A well-known journalist (“Press Gazette Transport Journalist of the Year 2018”) Carlton Reid has recently interviewed a well-known researcher John Pucher (“Professor Emeritus in the Urban Planning and Policy Development”).
Of all things Pucher said in that interview, Reid has picked the following when tweeting about the interview: “’I have been a hater of cars for my entire life,’ John Pucher says in the podcast. ’That was what motivated my entire academic career.’”
I was shocked. And still am. There is no doubt we live in a car-centric world. The cars’ negative impact on the environment and health are also well researched and documented. Compared to other modes of transportation (e.g., cycling, public transportation), private car driving almost always comes the last in any cost-benefit analysis. However, there are some problematic issues in how these cost-benefit analyses are performed.
For example, in the well-publicized (e.g., press release by Pyöräliitto) study “The Social Cost of Automobility, Cycling and Walking in the European Union,” only costs were considered, except health benefits, which were zero for car driving and large for cycling. “Quality of life, branding and tourism” were mentioned, but no values were included in the analysis because of the lack of studies on the topic. This means the benefits (e.g., quality of life) of car driving are not very well understood. Further research is needed in order to understand all costs and benefits of different modes of transportation. This requires a balanced approach.
Nevertheless, let’s say that the invention of a motor vehicle has been indeed detrimental for human kind and that a comprehensive cost-benefit analysis would show that the costs for a society have been higher than benefits. Is that good enough reason for a researcher to say ’I have been a hater of cars for my entire life and that motivated my entire academic career’?
There are a few research topics one can say they hate. For example, everyone hates cancer. I do. A researcher can say “I hate cancer and that motivated my entire academic career.” All will understand that. A researcher could say also “I hate racism and that motivated my entire academic career.” We will understand that. However, such researchers should be conscious about their strong motivation and the negative effects it can have on their work. I will mention here only an observer bias.
On the other hand, how would we react if a researcher would say “I have been a hater of neuroticism/vaccines/Roman law/planes/bicycle helmets for my entire life and that motivated my entire academic career.’ Would we expect a balanced and unbiased approach from that researcher? Probably not. Or perhaps we would agree with them based on our own views about a particular topic?
Hating an object of your research is a sign of serious bias. The hate towards cars was present throughout the entire interview.
“Okay. Um, I have been a hater of cars from my entire life. And that was what I was actually motivated my entire academic career.”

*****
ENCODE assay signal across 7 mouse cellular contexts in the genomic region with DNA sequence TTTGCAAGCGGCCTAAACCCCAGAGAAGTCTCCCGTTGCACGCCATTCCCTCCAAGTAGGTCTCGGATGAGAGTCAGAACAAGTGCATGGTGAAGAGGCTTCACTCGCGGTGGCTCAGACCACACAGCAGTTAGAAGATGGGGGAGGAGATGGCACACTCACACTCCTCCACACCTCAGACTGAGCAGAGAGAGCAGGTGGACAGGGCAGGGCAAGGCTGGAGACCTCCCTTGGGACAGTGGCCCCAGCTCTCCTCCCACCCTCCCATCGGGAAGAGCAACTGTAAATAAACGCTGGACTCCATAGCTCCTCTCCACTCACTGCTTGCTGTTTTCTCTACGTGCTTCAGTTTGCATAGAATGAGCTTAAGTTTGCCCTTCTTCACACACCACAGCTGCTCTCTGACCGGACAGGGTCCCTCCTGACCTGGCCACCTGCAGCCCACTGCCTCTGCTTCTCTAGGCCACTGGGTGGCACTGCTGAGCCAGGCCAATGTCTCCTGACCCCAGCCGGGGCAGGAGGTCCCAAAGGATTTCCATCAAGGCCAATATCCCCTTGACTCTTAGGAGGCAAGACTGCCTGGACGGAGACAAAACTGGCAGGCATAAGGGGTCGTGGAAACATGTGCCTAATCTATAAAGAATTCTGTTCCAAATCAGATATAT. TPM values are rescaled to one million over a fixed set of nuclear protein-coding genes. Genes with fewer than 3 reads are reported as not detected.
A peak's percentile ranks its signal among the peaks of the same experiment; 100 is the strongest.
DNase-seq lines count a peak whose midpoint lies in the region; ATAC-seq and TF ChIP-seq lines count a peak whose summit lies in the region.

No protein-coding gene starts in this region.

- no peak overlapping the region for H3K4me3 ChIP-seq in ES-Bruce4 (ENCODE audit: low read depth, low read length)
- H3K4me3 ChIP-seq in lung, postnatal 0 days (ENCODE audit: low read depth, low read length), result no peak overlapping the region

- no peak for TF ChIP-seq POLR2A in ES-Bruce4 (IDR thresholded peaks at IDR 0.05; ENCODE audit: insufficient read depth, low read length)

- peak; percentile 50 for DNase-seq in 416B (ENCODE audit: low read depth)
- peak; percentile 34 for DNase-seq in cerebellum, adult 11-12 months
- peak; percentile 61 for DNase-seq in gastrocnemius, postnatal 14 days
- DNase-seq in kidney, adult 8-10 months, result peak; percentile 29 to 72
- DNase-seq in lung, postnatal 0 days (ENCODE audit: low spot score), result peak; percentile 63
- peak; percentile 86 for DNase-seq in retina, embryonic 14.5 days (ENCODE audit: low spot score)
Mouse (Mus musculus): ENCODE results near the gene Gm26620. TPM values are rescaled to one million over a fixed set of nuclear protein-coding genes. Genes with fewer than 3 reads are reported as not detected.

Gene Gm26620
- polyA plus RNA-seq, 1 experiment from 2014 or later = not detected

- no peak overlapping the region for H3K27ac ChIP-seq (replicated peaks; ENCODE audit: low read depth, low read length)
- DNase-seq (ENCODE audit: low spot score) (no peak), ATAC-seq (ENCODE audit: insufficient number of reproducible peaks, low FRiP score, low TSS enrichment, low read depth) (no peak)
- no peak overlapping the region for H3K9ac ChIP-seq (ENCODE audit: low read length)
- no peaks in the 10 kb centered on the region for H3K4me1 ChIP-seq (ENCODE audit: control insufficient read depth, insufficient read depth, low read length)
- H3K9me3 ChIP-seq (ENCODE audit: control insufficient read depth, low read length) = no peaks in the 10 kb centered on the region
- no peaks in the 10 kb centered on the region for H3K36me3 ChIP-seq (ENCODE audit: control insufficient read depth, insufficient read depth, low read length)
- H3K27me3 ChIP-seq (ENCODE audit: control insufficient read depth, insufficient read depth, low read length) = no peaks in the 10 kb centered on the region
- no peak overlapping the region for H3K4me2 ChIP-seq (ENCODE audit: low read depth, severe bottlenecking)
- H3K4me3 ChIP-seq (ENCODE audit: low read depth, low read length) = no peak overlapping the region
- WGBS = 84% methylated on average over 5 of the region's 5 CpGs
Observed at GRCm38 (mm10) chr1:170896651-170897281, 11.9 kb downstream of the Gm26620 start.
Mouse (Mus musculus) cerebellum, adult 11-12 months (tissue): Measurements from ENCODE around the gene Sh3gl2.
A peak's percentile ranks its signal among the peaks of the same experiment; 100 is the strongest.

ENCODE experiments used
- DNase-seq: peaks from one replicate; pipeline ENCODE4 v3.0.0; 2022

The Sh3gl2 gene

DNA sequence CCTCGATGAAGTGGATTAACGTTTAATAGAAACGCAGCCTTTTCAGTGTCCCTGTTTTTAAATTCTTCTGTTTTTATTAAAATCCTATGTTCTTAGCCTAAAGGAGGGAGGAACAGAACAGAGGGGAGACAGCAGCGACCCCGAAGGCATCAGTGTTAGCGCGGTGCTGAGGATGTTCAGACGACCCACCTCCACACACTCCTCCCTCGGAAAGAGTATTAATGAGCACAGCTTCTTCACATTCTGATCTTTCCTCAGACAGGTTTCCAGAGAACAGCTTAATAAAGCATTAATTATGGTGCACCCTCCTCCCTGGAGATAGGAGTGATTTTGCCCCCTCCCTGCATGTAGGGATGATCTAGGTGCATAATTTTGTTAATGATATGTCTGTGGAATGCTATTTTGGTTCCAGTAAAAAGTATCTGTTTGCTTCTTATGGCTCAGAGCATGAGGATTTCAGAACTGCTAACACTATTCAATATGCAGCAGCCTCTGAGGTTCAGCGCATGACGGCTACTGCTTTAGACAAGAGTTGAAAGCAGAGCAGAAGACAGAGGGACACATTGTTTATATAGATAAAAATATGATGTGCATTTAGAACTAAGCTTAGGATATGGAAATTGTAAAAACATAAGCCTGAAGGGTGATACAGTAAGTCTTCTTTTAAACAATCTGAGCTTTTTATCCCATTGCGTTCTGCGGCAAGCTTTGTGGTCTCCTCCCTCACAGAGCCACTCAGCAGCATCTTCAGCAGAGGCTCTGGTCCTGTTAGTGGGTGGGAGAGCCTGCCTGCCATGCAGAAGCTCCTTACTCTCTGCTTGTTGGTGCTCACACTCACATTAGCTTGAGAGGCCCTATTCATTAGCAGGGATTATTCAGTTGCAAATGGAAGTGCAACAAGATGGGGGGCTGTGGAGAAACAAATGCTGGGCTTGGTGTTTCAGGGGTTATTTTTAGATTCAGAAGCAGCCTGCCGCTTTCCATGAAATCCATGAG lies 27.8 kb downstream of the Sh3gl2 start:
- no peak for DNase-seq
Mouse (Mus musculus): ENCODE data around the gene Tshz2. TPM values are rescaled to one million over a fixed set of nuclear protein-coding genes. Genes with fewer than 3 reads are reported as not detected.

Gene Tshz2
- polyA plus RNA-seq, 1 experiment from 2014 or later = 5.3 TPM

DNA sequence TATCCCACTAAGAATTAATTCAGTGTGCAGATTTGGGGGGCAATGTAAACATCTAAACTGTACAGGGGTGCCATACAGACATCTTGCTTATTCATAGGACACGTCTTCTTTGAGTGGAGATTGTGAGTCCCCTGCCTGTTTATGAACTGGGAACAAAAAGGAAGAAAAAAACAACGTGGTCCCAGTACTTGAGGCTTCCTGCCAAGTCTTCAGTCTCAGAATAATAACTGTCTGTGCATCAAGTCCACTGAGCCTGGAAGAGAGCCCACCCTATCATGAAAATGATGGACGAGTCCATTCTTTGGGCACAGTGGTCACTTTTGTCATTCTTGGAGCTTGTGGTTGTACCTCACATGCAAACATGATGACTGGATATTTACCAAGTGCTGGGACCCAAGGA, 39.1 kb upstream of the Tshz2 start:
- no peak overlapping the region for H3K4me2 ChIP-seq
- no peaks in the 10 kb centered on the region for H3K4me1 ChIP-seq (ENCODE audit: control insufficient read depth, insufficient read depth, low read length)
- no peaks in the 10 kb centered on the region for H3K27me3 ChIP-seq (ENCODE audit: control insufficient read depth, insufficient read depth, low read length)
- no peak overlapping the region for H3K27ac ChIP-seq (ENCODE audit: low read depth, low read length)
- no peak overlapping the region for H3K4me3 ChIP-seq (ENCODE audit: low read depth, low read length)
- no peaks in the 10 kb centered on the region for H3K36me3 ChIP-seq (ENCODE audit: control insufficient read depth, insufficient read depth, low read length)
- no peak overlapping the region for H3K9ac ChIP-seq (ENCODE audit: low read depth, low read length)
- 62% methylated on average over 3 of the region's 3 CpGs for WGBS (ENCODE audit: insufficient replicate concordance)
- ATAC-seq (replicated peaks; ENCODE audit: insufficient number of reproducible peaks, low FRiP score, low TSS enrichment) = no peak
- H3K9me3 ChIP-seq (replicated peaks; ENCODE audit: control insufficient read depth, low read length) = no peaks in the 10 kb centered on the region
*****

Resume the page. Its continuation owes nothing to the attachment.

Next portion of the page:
“There’s some people who like cars and I hate them.”
“I hate Trump even more than cars. And that’s a lot.”
We all have values. We all have our hypotheses and expectations. We might struggle with own biases in our research. However, hate is dangerous. It is very difficult to be unbiased if you hate. Hate also leads to discrimination. If you hate cars, do you also hate those who drive them? A few billion people? I wonder how these researchers who hate cars behave behind the scenes, for example, as peer-reviewers. Hate should not motivate your academic career. Please leave academia if you hate the topic of your research.
Update on 15.5.2021
As I wrote on Twitter, I think this is a disgrace to science. My friend was equally critical: “A thief thinks everyone else are thieves also. Otherwise the moral dilemma would be too big to handle.” Justifying own hate and consequent bias by saying that other scientists are not even aware of their own biases is not only unethical according to scientific standards, it is also morally wrong according to any standard. This is just like saying “I believe most people are implicitly racist, so that gives me a reason/permission/justification I can be explicitly racist. I am at least honest about my racism; others don’t even know they are racists.” This is shocking to say the least. Nevertheless, the journalist refers to this researcher as one “of the world’s leading cycling-for-all academics.” Once again, shared values and goals have priority over good research ethics and practices.
An anonymous person has commented below that I hate cycling. That can’t be further from the truth; however, I am not going to defend myself. I will just remind a reader about what I write here and on twitter. I write about:
- a journalist who interviewed only one party (guess which) in a long-term scientific debate and let him ‘rubbish’ the other party
- academics and journalists who created own media awards and give them to journalists who write about their own work
- academics and journalists who change the rules for their media awards after the nomination period had ended, and delete one type of award from their webpage as if they had never existed
- researchers and cycling advocates who repeatedly and uncritically cite the alleged 20:1 benefit-to-cost ratio of cycling
- a cycling advocacy group filtering scientific evidence
- how the researcher’s car hate precedes and guides his academic career and research on the same topic (this text)
- poor studies, which nevertheless become classics on twitter
- editors who don’t follow their journal’s rules
These represent a pattern of dodgy behavior. I sincerely apologize for writing about this pattern.